Gareth Leaman asks what next for the cultural life and politics of Wales.
This is, we are told, a ‘post-factual age’. The EU referendum has seen myth collide with fact, and myth has won to devastating effect. It has been said that the UK has ‘had enough of experts’, and such a situation has proven to be fertile ground for a politics based on untruth.
Actually-existing politics – that is, the actions of the polis, rather than the mechanisms of Westminster, the Senedd and elsewhere – hinges upon the distribution of the sensible: people’s lived experience, what they see around them, how they perceive the world. Hegemony – the maintenance of a society’s dominant ideology – is built upon the creation of this perception, this ‘common sense’.
Common sense, David Harvey writes, can ‘be profoundly misleading, obfuscating or disguising real problems under cultural prejudices’. Thus a chasm is created between actually existing material conditions, and people’s perceptions of such. It is this chasm that sees the public, and the working class in particular, vote against their own interest.
We see this acted out with such grim inevitability here in Wales. The areas most in favour of leaving the EU are those that benefit the most from it. So how does it become ‘common sense’ that the EU is bad for Wales and the UK, and that leaving it is the solution?
Post-industrial Wales finds itself in a situation where jobs are growing scarce, and with it people’s ability to maintain a survivable standard of living. With the growing spectre of UKIP’s cryptofascism and the inability of the centre-left to fully commit to anti-austerity, our ‘common sense’ has deemed that immigration is the problem, and that leaving the EU will be the solution.
Yet areas of the UK that are deprived but have a much larger immigrant population than Wales – areas for whom the value of immigration is self-evident – seem to have come out in favour of Remain. Misleading common sense only holds sway when it remains unbroken by people’s lived experience, but in Wales the division between perception and political reality has remained intact. As a result, it seems that the public has voted to cripple the Welsh economy to solve a non-existent problem built largely upon myth.
The typical way of attempting to counter this mythmaking is to fight untruth with ‘truth’, to combat duplicity with cold, hard facts. The Remain campaign did precisely this, and it has failed utterly. In a time where people are desperate for solutions to the slide into ever-deeper austerity, pleas based on statistics, facts and objectivity have proven themselves to be powerless if they do not shake people’s own sense perception and lived experience.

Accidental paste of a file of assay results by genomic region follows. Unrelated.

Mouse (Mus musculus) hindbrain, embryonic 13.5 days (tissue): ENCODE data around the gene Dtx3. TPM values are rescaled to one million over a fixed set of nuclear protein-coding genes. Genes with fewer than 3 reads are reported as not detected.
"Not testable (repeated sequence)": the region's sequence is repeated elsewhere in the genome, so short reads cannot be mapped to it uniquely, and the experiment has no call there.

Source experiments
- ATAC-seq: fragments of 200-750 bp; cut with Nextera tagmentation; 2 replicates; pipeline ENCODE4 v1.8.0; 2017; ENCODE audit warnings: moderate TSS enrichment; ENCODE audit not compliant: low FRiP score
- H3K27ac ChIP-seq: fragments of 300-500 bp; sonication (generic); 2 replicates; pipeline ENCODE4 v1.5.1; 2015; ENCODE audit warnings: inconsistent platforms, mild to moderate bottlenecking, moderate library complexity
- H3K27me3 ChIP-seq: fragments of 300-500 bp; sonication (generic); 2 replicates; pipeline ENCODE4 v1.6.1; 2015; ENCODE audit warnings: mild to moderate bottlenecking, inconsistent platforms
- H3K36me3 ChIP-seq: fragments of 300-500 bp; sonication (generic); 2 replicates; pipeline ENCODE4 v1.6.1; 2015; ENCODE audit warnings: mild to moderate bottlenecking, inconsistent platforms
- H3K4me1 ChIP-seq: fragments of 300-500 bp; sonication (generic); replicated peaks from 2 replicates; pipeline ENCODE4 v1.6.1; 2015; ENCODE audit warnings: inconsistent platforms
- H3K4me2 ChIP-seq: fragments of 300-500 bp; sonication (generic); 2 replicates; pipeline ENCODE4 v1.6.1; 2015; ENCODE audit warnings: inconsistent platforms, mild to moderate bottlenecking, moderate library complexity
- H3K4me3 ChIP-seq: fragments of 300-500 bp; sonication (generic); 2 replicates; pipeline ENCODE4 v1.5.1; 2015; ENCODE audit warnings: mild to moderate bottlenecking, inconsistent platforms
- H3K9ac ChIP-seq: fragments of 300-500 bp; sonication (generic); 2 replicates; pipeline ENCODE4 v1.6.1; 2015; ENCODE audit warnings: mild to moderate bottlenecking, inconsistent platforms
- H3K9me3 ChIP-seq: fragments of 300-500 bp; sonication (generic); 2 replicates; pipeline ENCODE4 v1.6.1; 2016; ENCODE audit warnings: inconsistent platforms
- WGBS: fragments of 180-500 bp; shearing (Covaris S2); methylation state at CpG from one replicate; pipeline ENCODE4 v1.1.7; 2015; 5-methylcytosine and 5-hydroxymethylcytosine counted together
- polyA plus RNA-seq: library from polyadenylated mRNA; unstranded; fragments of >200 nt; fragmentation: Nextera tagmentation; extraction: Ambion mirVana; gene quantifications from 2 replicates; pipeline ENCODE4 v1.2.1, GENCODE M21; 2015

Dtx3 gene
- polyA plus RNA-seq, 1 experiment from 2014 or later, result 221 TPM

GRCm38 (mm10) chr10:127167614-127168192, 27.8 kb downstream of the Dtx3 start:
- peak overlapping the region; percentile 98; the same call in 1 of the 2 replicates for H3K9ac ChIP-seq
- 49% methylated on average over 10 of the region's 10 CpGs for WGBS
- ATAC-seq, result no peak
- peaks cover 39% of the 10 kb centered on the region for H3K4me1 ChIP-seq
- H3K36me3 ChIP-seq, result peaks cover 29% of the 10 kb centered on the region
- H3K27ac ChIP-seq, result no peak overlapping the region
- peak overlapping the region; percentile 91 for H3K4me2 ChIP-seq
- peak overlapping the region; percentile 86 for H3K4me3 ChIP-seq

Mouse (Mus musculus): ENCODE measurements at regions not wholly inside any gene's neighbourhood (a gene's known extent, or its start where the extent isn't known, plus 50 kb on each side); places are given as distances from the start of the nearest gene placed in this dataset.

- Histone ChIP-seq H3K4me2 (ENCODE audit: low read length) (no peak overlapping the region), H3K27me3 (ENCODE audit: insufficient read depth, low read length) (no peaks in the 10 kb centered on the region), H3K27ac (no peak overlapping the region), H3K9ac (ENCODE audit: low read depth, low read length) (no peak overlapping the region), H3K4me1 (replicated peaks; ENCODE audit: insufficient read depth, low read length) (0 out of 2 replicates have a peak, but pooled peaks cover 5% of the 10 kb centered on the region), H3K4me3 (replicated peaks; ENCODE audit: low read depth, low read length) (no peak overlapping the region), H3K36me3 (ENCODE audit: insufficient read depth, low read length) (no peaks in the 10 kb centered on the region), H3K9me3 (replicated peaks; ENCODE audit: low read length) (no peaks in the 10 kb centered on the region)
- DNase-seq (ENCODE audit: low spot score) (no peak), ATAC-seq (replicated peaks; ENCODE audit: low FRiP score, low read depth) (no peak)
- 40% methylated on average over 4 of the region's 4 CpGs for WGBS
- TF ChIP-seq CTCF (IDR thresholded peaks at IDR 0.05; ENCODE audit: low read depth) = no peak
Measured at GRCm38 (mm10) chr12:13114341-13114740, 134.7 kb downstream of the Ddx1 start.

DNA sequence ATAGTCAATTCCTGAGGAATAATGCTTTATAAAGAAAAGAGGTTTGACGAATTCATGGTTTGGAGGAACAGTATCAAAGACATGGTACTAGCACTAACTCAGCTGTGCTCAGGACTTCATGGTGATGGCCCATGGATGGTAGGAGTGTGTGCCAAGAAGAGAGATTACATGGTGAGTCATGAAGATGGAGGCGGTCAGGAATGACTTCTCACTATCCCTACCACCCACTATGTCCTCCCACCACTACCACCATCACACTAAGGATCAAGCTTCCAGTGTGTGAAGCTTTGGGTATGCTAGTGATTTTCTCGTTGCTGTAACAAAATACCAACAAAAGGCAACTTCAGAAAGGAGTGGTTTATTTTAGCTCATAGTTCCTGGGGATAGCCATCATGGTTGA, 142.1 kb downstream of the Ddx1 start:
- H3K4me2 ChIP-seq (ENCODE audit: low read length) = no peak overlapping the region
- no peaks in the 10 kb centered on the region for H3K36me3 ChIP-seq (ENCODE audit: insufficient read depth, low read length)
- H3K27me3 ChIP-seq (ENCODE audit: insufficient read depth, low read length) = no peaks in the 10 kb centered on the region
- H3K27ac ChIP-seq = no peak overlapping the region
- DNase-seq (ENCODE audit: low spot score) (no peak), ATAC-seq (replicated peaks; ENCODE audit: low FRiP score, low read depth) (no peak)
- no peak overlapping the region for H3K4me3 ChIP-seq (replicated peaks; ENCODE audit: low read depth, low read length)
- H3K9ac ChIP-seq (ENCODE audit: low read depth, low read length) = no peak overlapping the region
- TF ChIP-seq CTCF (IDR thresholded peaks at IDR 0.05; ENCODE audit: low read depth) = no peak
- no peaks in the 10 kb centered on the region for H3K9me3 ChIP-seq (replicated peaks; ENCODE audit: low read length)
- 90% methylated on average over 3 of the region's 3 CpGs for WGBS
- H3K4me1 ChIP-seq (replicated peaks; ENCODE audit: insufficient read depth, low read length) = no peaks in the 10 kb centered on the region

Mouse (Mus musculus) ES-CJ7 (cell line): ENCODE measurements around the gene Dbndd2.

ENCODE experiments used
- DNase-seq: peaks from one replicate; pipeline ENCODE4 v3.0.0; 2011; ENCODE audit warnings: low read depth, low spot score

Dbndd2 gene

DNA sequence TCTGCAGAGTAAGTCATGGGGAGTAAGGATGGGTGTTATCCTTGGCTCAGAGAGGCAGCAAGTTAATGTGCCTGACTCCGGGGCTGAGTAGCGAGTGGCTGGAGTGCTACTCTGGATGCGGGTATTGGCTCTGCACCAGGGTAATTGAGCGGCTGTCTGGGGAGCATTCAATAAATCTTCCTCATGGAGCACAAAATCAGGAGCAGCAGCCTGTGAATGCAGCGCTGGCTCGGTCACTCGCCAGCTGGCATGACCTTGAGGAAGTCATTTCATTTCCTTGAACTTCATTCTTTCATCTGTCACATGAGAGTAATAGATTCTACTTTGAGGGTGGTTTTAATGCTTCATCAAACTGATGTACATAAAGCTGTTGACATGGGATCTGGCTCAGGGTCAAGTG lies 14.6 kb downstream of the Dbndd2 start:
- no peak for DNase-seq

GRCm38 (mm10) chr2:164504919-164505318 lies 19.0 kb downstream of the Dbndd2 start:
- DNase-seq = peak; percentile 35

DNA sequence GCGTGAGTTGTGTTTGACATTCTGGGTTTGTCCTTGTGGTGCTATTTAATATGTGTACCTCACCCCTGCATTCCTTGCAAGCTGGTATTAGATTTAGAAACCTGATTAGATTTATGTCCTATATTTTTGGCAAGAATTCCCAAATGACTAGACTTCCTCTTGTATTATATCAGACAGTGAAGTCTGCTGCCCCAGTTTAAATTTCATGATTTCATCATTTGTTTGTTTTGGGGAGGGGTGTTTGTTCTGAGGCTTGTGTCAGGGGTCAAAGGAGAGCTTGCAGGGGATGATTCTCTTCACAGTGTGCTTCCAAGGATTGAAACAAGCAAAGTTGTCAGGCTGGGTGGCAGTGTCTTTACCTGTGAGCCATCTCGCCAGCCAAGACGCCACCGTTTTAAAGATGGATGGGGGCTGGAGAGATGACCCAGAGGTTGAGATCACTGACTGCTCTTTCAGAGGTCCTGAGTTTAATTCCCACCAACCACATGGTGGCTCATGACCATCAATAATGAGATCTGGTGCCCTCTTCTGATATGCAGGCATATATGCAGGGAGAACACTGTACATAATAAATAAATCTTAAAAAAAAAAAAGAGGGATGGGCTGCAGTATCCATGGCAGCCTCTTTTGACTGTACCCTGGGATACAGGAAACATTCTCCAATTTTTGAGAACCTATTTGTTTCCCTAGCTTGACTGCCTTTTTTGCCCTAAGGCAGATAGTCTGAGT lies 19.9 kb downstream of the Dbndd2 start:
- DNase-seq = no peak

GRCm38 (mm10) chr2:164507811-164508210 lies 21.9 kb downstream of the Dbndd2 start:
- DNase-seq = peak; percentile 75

Art, too, has attempted counter-hegemonic practice through these means: creating works that denounce dominant political ideologies, injecting an alternative viewpoint into people’s lives, disrupting this common sense perception, if only momentarily.
But art, like political campaigns based on the primacy of facts, has proved itself flimsy in this regard. If emotions (namely fear and uncertainty) can trump reason in shaping thought, where does this leave art’s potency to shape people’s perception of this political climate?
In the wake of crushing cuts to public subsidies, the arts in Wales seem fated to do nothing more than lament their own erosion from public life – whether it’s the Manics singing about (partly their own) political failures, or cultural celebrations that leave a nation more stultified than invigorated, mainstream Welsh culture seems to be incapable of articulating anything more than nihilistic nostalgia.
If economic precarity continues to increase in the coming weeks and months, it will be harder to maintain public ignorance of impending catastrophe. This is already happening in Cornwall (whose situation within the UK is similar to Wales’ in many ways), and will surely happen here too.
It will become apparent that fanning the flames of xenophobia is no panacea for the social reality of life under austerity. UKIP, the Tories and the Labour right will need to scramble for new myths, new scapegoats, ever-more duplicitous ways to mislead the public and maintain their own warping of common sense.
So how is this to be combated? How can a counter-hegemony be built if confrontation-via-fact has proven itself to be ineffective? What role can art play beyond articulating its own impotence? These are the questions that the left – Welsh artistic communities included – must address if there is to be any hope of combating the festering horrors unearthed by this referendum campaign.